As increasing numbers of active investment managers fail to meet their benchmarks even over relatively short time spans, the rare one with a lengthy track record of beating the averages demands attention. Samantha Lau, co-manager of the AllianceBernstein Small Cap Growth Portfolio (QUASX), fits the bill, having delivered average annual total returns of nearly 20% over the past decade.
A Top Stock Picker's Top Rules for Investors
- "Never sell half of your position."
- "If you think something is wrong, exit and revisit."
- It's never too late to sell a loser.
- "CFOs don't quit to spend more time with family."
- When CFOs quit, the company's prospects often are diminishing.
- "A good company is not always a good stock."
Source: Samantha Lau of AllianceBernstein, as reported by Barron's.
Significance For Investors
Lau has been one of the four co-managers of the AB Small Cap Growth Portfolio since Dec. 31, 2004. Over the past 10 years, it has delivered an average annual total return of 18.85%, beating the average for the small cap growth category by 2.94% per year, and its benchmark, the Russell 2000 Growth Total Return Index, by 2.70% per year, according to Morningstar Inc., based on data through March 27, 2019.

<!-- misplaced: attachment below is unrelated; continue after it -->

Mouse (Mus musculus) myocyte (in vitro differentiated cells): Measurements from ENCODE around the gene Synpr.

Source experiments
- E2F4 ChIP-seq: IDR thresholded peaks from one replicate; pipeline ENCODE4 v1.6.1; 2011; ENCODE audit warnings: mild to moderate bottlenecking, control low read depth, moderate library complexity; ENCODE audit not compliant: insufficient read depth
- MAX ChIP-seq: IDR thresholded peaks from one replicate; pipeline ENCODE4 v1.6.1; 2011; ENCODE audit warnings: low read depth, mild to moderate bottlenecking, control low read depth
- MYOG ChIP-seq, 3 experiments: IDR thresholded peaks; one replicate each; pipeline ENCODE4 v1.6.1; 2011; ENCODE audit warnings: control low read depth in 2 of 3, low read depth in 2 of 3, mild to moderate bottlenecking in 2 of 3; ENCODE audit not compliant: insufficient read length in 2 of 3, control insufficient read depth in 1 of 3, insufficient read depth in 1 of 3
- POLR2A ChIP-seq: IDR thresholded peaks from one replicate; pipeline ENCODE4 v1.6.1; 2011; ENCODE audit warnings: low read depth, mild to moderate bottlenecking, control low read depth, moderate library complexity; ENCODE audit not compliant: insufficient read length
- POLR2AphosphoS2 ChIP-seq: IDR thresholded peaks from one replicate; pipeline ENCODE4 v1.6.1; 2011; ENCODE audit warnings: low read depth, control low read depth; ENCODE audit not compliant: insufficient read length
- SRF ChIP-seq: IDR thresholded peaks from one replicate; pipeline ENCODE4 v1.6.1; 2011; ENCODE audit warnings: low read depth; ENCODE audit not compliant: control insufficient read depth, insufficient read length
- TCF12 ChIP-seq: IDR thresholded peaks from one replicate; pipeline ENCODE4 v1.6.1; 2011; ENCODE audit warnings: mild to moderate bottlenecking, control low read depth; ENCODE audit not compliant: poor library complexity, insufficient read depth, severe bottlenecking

This performance has placed the fund in the top 5% among 385 funds in its category with 10-year track records. It also is in the top 9% over the past 15 years.
By contrast, a growing majority of actively-managed funds are underperforming the indexes and passively-managed funds. Among 4,600 actively-managed funds across various asset classes, only 24% beat their passive rivals across the last 10 years, per other research by Morningstar.
Top Holdings: AB Small Cap Growth Portfolio
(% of Assets)
Lau and her colleagues look to identify small companies that will grow faster than the market expects, based on a process that the fund has used for 25 years. Starting with the 1,200 stocks in the Russell 2000 Growth Index, they cut the list in half based on liquidity, growth, and quality criteria. They then divide these stocks by sector, with Lau focusing on technology companies.
The managers subjectively assess the outlooks over the next 12 to 18 months for the stocks that they review. Meanwhile, they also run a model that scores all 600 stocks on fundamental factors such as earnings and revenue revisions, in addition to price and earnings momentum, updated weekly.
Ultimately, the process narrows the field to 200 stocks that they will consider buying or continuing to hold. The fund currently holds 98 stocks, per Morningstar, many of which have been in the portfolio for years, Barron's notes.
While Lau's fund uses a rigorous multi-step process to make investment decisions, she believes that the case for each stock ultimately should be clear and succinct. "I don't like to dawdle. As I say to my team, 'If you can't explain in five minutes why we should keep a holding, we need to move on,'" she told Barron's.